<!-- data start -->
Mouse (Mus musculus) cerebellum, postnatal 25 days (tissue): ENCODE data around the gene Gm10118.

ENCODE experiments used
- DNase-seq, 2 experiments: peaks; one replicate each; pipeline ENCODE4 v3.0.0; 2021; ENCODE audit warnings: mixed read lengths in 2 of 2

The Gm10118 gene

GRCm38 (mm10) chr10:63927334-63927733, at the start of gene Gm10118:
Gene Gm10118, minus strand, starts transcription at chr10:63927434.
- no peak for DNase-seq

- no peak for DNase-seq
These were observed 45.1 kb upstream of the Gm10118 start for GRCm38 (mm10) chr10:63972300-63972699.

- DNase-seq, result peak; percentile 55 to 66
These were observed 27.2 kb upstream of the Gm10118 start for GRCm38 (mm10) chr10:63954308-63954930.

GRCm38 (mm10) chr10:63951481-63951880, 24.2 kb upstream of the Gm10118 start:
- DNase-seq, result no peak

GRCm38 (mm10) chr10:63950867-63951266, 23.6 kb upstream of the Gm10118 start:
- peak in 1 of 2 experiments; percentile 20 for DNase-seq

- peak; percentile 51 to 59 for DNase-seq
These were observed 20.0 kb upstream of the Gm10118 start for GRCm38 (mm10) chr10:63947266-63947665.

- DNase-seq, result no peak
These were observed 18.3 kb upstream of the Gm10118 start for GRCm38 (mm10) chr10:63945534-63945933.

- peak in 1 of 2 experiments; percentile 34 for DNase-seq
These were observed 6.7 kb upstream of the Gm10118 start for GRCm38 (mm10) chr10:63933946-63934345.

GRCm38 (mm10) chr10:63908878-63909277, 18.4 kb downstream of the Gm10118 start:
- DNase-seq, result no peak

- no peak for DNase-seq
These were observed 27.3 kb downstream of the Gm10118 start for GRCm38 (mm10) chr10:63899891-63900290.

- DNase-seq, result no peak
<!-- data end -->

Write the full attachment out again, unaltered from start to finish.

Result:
Mouse (Mus musculus) cerebellum, postnatal 25 days (tissue): ENCODE data around the gene Gm10118.

ENCODE experiments used
- DNase-seq, 2 experiments: peaks; one replicate each; pipeline ENCODE4 v3.0.0; 2021; ENCODE audit warnings: mixed read lengths in 2 of 2

The Gm10118 gene

GRCm38 (mm10) chr10:63927334-63927733, at the start of gene Gm10118:
Gene Gm10118, minus strand, starts transcription at chr10:63927434.
- no peak for DNase-seq

- no peak for DNase-seq
These were observed 45.1 kb upstream of the Gm10118 start for GRCm38 (mm10) chr10:63972300-63972699.

- DNase-seq, result peak; percentile 55 to 66
These were observed 27.2 kb upstream of the Gm10118 start for GRCm38 (mm10) chr10:63954308-63954930.

GRCm38 (mm10) chr10:63951481-63951880, 24.2 kb upstream of the Gm10118 start:
- DNase-seq, result no peak

GRCm38 (mm10) chr10:63950867-63951266, 23.6 kb upstream of the Gm10118 start:
- peak in 1 of 2 experiments; percentile 20 for DNase-seq

- peak; percentile 51 to 59 for DNase-seq
These were observed 20.0 kb upstream of the Gm10118 start for GRCm38 (mm10) chr10:63947266-63947665.

- DNase-seq, result no peak
These were observed 18.3 kb upstream of the Gm10118 start for GRCm38 (mm10) chr10:63945534-63945933.

- peak in 1 of 2 experiments; percentile 34 for DNase-seq
These were observed 6.7 kb upstream of the Gm10118 start for GRCm38 (mm10) chr10:63933946-63934345.

GRCm38 (mm10) chr10:63908878-63909277, 18.4 kb downstream of the Gm10118 start:
- DNase-seq, result no peak

- no peak for DNase-seq
These were observed 27.3 kb downstream of the Gm10118 start for GRCm38 (mm10) chr10:63899891-63900290.

- DNase-seq, result no peak